He also acknowledged the value of American media attention.

“A lot of pioneering projects have either been developed here or materialised in the US, so that’s in some ways a place which is still the best to launch something new. That’s where you get the biggest resonance in terms of communication,” Borschberg pointed out.

MS Tûranor PlanetSolar

The MS Tûranor PlanetSolar is the world’s largest solar-powered boat. It’s 35 meters long and has 516 square meters of solar panels. These photo-voltaic cells are what powered it on its round-the-world cruise – which took 19 months and finished in Monaco in May 2012.

In cooperation with Geneva University, the boat is now on a deep-water expedition to investigate the effects of climate change on the ocean.

While following the Gulf Stream, the boat made stops in Miami, New York and Boston in spring/summer 2013. It continues to the far north before returning to Europe.

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Sun and sea

Like the Solar Impulse, the MS Tûranor PlanetSolar also enjoyed a warm reception when it traced the eastern US coastline – with stops in Miami, New York and Boston.

“The reaction has been very enthusiastic. I’ve heard a lot of comments like, ‘Wow, what a nice boat and what a surprise that it can be fully powered by solar energy’,” CEO Pascal Goulpié told

In cooperation with Geneva University, PlanetSolar’s DeepWater Expedition is focusing on the effects of climate change on the Gulf Stream. Last year, it completed the first round-the-world solar boat tour.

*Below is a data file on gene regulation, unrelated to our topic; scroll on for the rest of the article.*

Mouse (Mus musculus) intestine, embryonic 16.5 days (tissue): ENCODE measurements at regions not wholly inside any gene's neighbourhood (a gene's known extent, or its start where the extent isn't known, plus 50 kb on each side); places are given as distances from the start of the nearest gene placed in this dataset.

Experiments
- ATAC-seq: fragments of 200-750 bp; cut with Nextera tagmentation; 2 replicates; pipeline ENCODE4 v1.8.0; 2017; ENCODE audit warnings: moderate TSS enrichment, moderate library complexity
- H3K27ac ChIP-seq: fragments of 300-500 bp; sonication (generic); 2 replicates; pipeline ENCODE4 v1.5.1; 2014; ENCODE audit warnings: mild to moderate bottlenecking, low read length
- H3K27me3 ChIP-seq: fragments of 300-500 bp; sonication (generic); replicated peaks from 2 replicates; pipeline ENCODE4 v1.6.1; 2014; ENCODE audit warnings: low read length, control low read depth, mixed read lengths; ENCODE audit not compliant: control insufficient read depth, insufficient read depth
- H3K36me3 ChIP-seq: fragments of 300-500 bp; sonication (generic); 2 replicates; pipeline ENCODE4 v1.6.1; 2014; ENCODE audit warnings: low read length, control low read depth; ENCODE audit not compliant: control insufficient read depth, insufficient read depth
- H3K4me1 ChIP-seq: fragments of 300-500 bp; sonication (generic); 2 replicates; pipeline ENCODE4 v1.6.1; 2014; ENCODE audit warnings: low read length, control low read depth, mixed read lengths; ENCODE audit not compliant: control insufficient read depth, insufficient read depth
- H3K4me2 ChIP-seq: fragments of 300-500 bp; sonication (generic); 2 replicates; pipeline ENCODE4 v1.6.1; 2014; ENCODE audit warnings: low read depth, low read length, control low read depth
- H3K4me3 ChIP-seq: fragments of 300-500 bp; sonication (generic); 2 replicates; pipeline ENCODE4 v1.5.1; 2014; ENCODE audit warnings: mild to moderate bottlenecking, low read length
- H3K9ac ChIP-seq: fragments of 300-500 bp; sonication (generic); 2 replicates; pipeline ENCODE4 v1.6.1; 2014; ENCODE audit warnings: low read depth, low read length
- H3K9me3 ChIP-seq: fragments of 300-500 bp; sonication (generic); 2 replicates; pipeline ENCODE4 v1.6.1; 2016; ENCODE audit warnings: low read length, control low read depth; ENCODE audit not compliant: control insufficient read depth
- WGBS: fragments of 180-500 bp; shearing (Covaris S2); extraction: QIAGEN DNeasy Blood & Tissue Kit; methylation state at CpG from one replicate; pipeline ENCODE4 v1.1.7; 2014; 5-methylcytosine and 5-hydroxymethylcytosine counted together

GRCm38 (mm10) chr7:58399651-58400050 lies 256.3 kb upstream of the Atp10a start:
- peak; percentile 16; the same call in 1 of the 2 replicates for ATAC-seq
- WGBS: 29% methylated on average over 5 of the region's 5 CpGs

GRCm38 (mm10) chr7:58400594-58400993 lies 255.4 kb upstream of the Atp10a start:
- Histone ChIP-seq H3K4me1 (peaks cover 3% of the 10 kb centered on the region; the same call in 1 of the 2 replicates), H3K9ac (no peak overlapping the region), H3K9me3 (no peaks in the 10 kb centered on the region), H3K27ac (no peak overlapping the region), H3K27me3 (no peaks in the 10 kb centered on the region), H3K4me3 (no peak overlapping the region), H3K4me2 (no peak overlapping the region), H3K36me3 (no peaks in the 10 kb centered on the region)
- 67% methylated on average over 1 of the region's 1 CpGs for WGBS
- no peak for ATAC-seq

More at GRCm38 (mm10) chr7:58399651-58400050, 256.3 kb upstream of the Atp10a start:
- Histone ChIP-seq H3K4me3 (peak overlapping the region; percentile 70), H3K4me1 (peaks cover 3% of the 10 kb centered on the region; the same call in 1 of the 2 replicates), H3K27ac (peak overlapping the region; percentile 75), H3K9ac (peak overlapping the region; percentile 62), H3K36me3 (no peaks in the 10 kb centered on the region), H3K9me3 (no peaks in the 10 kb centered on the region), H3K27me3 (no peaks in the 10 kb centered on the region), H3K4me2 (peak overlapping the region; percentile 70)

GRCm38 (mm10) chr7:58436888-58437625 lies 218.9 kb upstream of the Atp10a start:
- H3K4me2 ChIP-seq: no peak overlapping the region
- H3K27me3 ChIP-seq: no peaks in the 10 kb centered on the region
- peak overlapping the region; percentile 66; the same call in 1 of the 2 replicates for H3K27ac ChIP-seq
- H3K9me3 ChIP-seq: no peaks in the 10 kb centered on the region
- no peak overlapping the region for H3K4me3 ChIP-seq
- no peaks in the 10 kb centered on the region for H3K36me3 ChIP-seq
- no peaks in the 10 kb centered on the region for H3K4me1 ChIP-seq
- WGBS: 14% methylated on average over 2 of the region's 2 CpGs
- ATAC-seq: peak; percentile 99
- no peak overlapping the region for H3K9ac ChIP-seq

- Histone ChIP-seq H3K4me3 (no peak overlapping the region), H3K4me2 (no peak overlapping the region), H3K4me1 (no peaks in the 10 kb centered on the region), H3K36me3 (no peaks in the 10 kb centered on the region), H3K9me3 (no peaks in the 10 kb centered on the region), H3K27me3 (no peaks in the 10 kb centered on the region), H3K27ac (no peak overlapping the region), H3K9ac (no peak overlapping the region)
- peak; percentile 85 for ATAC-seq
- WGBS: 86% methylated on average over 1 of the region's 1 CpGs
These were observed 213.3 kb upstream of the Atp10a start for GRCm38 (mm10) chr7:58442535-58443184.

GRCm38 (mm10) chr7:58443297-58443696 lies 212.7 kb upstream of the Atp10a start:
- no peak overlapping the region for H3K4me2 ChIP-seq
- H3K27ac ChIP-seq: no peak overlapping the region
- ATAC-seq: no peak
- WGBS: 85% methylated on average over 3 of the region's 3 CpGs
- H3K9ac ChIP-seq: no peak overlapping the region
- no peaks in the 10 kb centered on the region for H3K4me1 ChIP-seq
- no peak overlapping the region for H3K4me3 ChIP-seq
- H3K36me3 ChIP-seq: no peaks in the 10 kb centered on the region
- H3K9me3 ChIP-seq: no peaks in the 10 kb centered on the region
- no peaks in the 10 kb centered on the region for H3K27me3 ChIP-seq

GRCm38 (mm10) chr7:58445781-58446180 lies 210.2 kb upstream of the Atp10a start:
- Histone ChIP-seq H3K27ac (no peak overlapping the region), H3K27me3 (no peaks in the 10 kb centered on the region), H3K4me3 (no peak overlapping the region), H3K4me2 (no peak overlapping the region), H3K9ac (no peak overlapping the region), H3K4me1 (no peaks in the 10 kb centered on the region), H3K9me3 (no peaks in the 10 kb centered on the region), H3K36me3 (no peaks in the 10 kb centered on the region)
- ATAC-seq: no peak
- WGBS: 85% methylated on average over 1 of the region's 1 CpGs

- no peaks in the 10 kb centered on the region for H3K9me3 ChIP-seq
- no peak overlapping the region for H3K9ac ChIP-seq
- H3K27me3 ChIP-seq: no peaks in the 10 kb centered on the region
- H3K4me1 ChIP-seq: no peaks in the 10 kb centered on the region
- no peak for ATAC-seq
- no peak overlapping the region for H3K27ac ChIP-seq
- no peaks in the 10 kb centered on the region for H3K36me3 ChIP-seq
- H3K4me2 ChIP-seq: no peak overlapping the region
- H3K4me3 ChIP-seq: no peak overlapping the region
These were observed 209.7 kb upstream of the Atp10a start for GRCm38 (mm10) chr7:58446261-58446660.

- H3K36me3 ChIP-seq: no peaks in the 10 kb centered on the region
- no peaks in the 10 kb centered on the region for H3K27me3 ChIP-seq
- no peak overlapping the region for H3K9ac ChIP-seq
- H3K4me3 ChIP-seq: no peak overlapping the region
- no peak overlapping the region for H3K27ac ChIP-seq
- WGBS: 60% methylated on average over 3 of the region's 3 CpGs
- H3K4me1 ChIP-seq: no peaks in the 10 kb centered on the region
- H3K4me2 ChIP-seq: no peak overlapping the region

So-called “science consulate” swissnex Boston hosted a number of events to introduce the boat and its work last month.

“We organised a scientific conference with the Woods Hole Oceanographic Institution, bringing together climatologists and ocean biologists and allowing for new contacts between Switzerland and the US. It also increased the visibility of Geneva University as a leading research university,” Sebastien Hug of swissnex Boston told

According to Hug, foreign innovation is always welcome in America. For example, his organisation recently held a pitching competition where 20 Swiss entrepreneurs were each given a minute to introduce their companies. The event attracted 300 people.

“Americans are generally very interested in learning about European innovation and technology,” said Hug.

Potential payoffs

But in terms of funds or partnerships, how successful have the Swiss solar publicity tours been?

“Our budget is complete for this year, so we are not actively looking for funds,” said Goulpié of PlanetSolar. “But we do receive requests to develop other activities with our boat, such as the on-board hospitality programme, and that is very promising.”

By hospitality he means allowing private groups to host events – such as company outings – on the boat. Up to 20 people can enjoy a cruise on the MS Tûranor PlanetSolar.

The Solar Impulse team also hopes to forge some new deals.

“We’ve been having some very interesting discussions that will hopefully lead to something concrete. There’s a big interest and I think there are some interesting partnerships to develop – not just financially, but in the same way as we do with the European partners – working together to achieve our goals,” Borschberg said.

At the very least, inspiring change is a payoff that would benefit everyone.

“When I think of the opportunities for really making a difference, the US seems like a logical place because it’s one of the most carbon-intense economies of the world. At the same time there’s an interesting political debate going on, with President Obama trying to push towards more solutions to the climate challenge,” Wüstenhagen said.

“Perhaps these two Swiss initiatives could be two small contributions to making that policy switch really happen.”